July 31, 2020

How to correctly implement privacy by design

Privacy by design principles are overlooked by conventional engineering methodologies when developing the products.

# Insights

Privacy by Design (PbD) intends to make sure that privacy is respected and counted prior to, at the beginning of, and during the course of the development and implementation of projects that entail the collection and processing of PII.

 PbD is a technical approach for handling a social challenge. Apparently, technology cannot assist with all associated facets. In particular, in the area of privacy, which includes several fundamental human right areas, such as freedom of expression and press, or protection against discrimination, matters need to be handled through a broader plan by the community as a whole. Dr Ann Cavoukian diligently endorsed PbD that led up to the global fascination in it. The undisputed acknowledgement and adoption of PbD, by the International Conference of Data Protection and Privacy Commissioners was not possible without her efforts. PbD is called as a prerequisite in data protection. Unluckily, the 7 Foundational Principles of PbD have a weakness in their own strength1. She deliberately made them powerful and flexible to enable companies to discover their own techniques to accomplish them. This flexibility has gone wrong in some cases.

We noted that PbD principles, for the most part, are overlooked by conventional engineering methodologies when developing the products. This unfamiliarity is primarily due to the lack of awareness and knowledge of developers and data controllers as well as deficient tools to achieve PbD3. The challenge is that some companies categorize what they do, as PbD, but it certainly isn’t. Most of them, only tackle a narrow set of controls, such as encryption, access controls, ambiguous data deletion processes and notice and consent. They don’t adequately link risks to the individuals and to the existing organisational and technical controls. They simply claim to have privacy embedded into the design of their products by encrypting data at rest, encrypting data at transit, providing notice to individuals before processing, giving individuals the choices and publishing baffling statements around data deletion. This is such a restricted view of the PbD. The outcome is that companies implement some encryption, add some opt-out buttons, and there you are, they assert they’ve embedded privacy into the design of their product. A thorough PbD approach covers so much more, and companies have to grasp the notions prior to making any claim.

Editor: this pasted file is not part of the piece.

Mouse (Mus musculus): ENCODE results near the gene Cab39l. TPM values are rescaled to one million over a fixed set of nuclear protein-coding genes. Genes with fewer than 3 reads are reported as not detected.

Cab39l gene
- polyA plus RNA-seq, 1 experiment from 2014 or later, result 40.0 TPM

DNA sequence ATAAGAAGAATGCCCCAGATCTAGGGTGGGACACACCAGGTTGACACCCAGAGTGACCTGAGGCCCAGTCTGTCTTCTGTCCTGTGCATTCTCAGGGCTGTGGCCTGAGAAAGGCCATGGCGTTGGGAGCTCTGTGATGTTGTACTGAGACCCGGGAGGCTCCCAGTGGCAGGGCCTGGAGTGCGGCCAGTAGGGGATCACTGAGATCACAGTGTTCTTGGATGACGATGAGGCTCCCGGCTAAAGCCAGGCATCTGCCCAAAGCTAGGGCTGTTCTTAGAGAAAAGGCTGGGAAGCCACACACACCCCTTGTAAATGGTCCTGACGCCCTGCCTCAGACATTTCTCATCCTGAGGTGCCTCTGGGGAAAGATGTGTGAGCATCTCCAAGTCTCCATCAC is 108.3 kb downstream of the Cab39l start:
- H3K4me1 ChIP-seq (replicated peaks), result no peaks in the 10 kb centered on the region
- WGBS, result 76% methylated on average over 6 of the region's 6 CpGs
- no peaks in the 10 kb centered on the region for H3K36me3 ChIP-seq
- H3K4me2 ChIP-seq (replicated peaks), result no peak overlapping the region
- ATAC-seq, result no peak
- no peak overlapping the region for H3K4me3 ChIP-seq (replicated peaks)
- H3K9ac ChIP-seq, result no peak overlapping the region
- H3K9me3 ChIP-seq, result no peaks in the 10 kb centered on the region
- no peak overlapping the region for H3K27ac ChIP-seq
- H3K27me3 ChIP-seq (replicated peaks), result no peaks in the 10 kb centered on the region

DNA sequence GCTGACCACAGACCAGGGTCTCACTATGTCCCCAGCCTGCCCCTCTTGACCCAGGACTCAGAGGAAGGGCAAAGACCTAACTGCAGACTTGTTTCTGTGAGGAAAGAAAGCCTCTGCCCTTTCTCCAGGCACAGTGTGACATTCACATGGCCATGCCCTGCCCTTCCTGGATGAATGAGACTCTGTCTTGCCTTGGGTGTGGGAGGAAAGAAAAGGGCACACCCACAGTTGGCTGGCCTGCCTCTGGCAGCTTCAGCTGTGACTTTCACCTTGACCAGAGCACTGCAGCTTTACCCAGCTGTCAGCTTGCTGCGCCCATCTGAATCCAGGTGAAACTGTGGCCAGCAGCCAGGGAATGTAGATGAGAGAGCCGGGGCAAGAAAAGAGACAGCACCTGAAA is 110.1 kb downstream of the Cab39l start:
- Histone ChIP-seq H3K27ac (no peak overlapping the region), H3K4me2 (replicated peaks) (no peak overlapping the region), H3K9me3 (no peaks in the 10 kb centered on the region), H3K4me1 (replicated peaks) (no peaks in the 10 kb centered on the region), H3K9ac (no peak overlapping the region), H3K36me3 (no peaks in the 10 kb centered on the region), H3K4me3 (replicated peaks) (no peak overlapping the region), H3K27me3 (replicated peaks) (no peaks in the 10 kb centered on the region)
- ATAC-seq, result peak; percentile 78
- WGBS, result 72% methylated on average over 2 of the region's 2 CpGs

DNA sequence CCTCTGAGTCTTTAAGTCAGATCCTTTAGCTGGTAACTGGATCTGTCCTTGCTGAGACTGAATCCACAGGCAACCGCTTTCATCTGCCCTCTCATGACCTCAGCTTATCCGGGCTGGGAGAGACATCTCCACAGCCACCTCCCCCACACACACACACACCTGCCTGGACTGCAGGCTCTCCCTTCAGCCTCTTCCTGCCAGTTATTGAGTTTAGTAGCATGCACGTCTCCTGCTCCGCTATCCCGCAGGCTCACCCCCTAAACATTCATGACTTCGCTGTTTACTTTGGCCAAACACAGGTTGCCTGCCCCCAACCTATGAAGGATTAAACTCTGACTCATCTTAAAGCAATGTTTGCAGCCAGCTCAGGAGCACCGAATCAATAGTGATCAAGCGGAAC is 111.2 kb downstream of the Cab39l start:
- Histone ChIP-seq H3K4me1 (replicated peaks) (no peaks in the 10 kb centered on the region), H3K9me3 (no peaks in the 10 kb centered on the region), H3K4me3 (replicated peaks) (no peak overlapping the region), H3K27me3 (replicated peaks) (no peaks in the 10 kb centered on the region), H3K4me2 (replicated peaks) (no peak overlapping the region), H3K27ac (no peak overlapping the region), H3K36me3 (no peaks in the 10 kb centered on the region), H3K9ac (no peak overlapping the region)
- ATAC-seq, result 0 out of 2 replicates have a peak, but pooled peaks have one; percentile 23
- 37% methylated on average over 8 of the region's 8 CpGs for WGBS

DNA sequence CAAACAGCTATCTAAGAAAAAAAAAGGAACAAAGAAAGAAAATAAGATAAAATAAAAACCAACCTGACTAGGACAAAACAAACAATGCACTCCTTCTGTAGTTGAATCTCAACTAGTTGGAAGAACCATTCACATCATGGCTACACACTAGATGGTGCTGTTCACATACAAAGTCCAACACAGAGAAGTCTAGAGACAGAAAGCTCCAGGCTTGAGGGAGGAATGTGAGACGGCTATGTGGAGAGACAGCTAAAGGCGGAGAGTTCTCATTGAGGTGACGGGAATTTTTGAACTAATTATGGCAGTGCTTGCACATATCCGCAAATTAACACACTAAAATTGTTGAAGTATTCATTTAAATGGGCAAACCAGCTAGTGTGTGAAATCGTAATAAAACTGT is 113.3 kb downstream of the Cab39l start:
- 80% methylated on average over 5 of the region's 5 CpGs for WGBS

1. https://www.linkedin.com/pulse/strategic-privacy-design-interview-jason-cronk-daniel-solove/

  2. https://iapp.org/media/pdf/resource_center/pbd_implement_7found_principles.pdf

  3. ENISA, 2014, Privacy and Data Protection by Design – from policy to engineering

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